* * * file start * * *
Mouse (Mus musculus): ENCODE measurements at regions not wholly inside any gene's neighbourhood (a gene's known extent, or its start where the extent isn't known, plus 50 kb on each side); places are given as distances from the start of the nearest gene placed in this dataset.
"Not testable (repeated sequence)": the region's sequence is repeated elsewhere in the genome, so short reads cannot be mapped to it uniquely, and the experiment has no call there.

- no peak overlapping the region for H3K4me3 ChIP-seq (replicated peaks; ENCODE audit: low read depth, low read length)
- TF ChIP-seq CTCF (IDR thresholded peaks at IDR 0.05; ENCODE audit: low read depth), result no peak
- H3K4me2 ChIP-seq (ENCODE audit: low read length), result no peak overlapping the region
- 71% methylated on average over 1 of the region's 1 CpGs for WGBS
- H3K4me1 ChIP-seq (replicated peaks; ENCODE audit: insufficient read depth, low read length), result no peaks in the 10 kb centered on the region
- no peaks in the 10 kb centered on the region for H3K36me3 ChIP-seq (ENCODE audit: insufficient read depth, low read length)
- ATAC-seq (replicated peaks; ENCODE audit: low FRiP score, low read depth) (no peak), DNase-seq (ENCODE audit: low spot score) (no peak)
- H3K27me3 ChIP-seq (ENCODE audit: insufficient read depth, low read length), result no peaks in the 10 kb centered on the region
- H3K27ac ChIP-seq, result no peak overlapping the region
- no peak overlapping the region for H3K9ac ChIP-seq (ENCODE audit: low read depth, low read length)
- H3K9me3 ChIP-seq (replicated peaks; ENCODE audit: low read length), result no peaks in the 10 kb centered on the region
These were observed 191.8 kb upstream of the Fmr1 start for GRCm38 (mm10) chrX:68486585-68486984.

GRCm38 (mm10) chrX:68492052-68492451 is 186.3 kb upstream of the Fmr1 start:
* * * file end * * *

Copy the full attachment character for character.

Mouse (Mus musculus): ENCODE measurements at regions not wholly inside any gene's neighbourhood (a gene's known extent, or its start where the extent isn't known, plus 50 kb on each side); places are given as distances from the start of the nearest gene placed in this dataset.
"Not testable (repeated sequence)": the region's sequence is repeated elsewhere in the genome, so short reads cannot be mapped to it uniquely, and the experiment has no call there.

- no peak overlapping the region for H3K4me3 ChIP-seq (replicated peaks; ENCODE audit: low read depth, low read length)
- TF ChIP-seq CTCF (IDR thresholded peaks at IDR 0.05; ENCODE audit: low read depth), result no peak
- H3K4me2 ChIP-seq (ENCODE audit: low read length), result no peak overlapping the region
- 71% methylated on average over 1 of the region's 1 CpGs for WGBS
- H3K4me1 ChIP-seq (replicated peaks; ENCODE audit: insufficient read depth, low read length), result no peaks in the 10 kb centered on the region
- no peaks in the 10 kb centered on the region for H3K36me3 ChIP-seq (ENCODE audit: insufficient read depth, low read length)
- ATAC-seq (replicated peaks; ENCODE audit: low FRiP score, low read depth) (no peak), DNase-seq (ENCODE audit: low spot score) (no peak)
- H3K27me3 ChIP-seq (ENCODE audit: insufficient read depth, low read length), result no peaks in the 10 kb centered on the region
- H3K27ac ChIP-seq, result no peak overlapping the region
- no peak overlapping the region for H3K9ac ChIP-seq (ENCODE audit: low read depth, low read length)
- H3K9me3 ChIP-seq (replicated peaks; ENCODE audit: low read length), result no peaks in the 10 kb centered on the region
These were observed 191.8 kb upstream of the Fmr1 start for GRCm38 (mm10) chrX:68486585-68486984.

GRCm38 (mm10) chrX:68492052-68492451 is 186.3 kb upstream of the Fmr1 start: